• 11:17

      DR. LYNN ZUBERNIS: And the intervention may be the same.I think I would like that piece of information for my own--

    • 11:23

      DR. RICH PARSONS: Rule it out?

    • 11:23

      DR. LYNN ZUBERNIS: Exactly.But the intervention itself might remain behavioral.

    • 11:27

      DR. RICH PARSONS: Just as we're coming to a close, whatdawns on me is a couple things.You notice there's a lot of experience here,as well a lot of training that we've had.And you're using terms like replacement behaviors,and secondary gains, and reinforcement,and trying to find a sense of loss or trauma, caseconceptualization.There are terms that we just roll off our tongue.

    • 11:49

      DR. RICH PARSONS [continued]: Students who'll be watching this tapeare students who may be taking this book upas one of the first in their first steps in their journey.And they're probably overwhelmed and concerned aboutthat they can sit straight, and nod, and focus.So by the time you get to the end of the bookand you start reading how seasoned counselors wouldaddress in case.

    • 12:09

      DR. RICH PARSONS [continued]: They may be impressed.They may be in awe.They may be overwhelmed.

    • 12:12

      DR. MATT SNYDER: Mhm.

    • 12:13

      DR. RICH PARSONS: So from this case,is there anything in particular youthink a beginning student ought to focus on or puta highlight to, if you will?Because there's so much.Anything at all?What'd you suggest that they focus on?

    • 12:27

      DR. LYNN ZUBERNIS: I think one of the most accessible thingsin this chapter that even beginning students couldfocus on and learn a lot from is the use of languagethat the counselor uses.I think it was really, really well done,and it's something that even a beginning counselor canfocus on their language and how they interact with a client.I think that comes across.

    • 12:47

      DR. RICH PARSONS: Super.

    • 12:49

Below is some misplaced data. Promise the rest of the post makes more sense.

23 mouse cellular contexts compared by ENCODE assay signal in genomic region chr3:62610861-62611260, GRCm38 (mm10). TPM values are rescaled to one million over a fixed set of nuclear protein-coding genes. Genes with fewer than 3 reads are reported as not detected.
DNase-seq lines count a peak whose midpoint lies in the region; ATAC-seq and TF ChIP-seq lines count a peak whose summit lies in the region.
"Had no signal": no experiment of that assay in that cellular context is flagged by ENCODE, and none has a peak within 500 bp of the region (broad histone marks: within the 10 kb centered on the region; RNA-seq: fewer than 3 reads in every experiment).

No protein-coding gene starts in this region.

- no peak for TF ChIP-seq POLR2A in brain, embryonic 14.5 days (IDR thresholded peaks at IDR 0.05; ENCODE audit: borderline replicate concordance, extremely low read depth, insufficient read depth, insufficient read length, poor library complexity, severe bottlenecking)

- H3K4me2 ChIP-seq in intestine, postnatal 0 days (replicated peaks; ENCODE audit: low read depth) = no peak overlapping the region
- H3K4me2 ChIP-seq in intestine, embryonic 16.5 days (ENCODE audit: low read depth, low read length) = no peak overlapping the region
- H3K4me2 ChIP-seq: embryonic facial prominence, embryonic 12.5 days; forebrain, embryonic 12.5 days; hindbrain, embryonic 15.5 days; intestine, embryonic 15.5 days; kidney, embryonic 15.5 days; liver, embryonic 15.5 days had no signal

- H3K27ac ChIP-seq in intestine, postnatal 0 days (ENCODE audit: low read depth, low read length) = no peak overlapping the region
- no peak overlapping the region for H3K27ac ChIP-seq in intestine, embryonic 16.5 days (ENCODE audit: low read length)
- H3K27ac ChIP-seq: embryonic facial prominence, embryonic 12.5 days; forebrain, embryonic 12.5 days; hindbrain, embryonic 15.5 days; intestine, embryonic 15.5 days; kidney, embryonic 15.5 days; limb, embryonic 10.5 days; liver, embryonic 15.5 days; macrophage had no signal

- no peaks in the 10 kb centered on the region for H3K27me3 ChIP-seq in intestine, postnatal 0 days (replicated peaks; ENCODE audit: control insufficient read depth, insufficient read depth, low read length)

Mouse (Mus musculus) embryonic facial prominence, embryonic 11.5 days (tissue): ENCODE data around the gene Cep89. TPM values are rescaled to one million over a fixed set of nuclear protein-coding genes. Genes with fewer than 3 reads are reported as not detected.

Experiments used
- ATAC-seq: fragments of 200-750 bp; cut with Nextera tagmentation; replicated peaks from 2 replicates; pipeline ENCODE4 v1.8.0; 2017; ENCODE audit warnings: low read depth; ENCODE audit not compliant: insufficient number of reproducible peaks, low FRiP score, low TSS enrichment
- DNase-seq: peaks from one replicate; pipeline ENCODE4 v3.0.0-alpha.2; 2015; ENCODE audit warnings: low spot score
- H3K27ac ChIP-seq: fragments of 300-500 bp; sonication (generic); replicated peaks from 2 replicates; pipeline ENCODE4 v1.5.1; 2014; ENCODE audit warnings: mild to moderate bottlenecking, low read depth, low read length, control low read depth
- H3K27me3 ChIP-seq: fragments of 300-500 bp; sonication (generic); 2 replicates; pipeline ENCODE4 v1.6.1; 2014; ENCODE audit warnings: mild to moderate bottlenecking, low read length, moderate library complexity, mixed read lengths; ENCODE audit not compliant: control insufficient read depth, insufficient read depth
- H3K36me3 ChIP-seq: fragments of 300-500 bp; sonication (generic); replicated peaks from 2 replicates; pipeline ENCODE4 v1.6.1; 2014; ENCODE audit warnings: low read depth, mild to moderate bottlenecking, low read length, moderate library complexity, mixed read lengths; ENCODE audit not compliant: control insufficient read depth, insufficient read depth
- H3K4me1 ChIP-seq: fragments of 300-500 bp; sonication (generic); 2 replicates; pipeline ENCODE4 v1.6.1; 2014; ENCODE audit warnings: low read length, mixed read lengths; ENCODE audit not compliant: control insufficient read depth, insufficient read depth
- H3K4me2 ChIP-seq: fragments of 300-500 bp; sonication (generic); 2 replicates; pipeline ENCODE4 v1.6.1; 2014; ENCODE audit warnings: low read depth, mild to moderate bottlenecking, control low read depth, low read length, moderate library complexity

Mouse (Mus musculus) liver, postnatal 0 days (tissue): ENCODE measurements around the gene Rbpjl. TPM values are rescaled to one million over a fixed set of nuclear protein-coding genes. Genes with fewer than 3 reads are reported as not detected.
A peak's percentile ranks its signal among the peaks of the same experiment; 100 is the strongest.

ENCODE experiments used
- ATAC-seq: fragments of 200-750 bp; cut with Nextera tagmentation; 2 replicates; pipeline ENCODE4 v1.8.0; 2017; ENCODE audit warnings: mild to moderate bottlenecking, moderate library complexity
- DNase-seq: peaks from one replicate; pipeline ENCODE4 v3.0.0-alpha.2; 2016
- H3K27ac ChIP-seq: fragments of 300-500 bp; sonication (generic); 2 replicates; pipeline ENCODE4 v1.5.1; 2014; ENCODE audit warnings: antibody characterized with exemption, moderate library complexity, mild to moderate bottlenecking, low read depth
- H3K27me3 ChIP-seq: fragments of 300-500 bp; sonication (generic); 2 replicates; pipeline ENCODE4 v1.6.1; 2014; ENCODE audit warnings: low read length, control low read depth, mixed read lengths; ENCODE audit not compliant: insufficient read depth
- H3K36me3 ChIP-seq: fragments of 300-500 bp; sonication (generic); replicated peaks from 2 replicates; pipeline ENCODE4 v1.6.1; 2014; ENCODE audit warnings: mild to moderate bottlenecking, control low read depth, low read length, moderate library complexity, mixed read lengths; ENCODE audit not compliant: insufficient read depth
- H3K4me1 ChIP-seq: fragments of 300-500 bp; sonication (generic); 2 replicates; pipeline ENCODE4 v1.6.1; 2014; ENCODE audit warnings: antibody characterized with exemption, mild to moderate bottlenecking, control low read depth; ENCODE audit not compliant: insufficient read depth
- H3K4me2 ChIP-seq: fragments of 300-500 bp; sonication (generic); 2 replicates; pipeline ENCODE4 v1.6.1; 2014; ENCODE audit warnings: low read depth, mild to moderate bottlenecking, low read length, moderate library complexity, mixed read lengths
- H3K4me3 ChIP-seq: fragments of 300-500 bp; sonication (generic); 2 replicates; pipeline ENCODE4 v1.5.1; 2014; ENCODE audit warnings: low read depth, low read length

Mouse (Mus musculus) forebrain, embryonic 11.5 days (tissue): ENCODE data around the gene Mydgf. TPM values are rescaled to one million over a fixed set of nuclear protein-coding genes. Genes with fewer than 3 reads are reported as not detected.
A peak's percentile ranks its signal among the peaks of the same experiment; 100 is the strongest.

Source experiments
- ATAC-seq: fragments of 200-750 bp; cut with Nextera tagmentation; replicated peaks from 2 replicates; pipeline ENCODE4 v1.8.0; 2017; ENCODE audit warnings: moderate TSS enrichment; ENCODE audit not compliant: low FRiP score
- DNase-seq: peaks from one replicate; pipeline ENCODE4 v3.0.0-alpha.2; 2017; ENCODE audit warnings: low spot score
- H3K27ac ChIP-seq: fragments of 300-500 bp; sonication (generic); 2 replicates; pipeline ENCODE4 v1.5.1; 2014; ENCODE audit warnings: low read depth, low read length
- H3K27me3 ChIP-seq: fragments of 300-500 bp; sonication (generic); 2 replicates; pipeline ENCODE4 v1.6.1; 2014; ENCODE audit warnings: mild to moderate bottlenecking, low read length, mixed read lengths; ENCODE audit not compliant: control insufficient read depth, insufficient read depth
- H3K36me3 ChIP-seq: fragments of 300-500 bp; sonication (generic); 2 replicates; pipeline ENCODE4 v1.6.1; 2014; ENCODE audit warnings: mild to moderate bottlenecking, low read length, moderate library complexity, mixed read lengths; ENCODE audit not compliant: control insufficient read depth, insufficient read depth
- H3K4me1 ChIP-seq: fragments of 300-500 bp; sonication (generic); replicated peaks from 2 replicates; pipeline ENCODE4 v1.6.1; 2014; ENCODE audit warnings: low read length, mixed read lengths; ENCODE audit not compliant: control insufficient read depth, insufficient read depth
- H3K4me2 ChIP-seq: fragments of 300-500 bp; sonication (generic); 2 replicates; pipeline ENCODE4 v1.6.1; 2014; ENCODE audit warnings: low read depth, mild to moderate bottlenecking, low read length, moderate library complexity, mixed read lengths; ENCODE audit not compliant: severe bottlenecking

DR. MATT SNYDER: And I would just add to that by saying,one of the things that I do and learnto do is look at behaviors, cognitions,and affect, and really try to tie everything together,but look at those three basic things,and realize that everything is done for a reason,and try to understand the reason.I think that will help you a long way to figuring out

    • 13:10

      DR. MATT SNYDER [continued]: what interventions to use, or what is the next step.

    • 13:14

      DR. RICH PARSONS: That's great.Well, I appreciate you guys sharing bothyour time and your expertise.I know it's a busy day.And I'm hoping that perhaps the professor who'sshowing this or the students who are seeing itwill take our discussion as a jumping off pointand maybe elaborate a little bit moreon how they would've approached the case.

    • 13:30


    • 13:30

      DR. RICH PARSONS: So thanks.I do appreciate it.

    • 13:31

      DR. LYNN ZUBERNIS: Thank you for the opportunity.

    • 13:32

      DR. RICH PARSONS: Thank you very much.

Case Study

View Segments Segment :


This case study of a 4-year old who has trouble separating from her parents includes a discussion of the escalation cycle, special challenges, analysis of the counselor’s decision, and what a beginning counselor/counseling student should focus on in this scenario.

Case Study

This case study of a 4-year old who has trouble separating from her parents includes a discussion of the escalation cycle, special challenges, analysis of the counselor’s decision, and what a beginning counselor/counseling student should focus on in this scenario.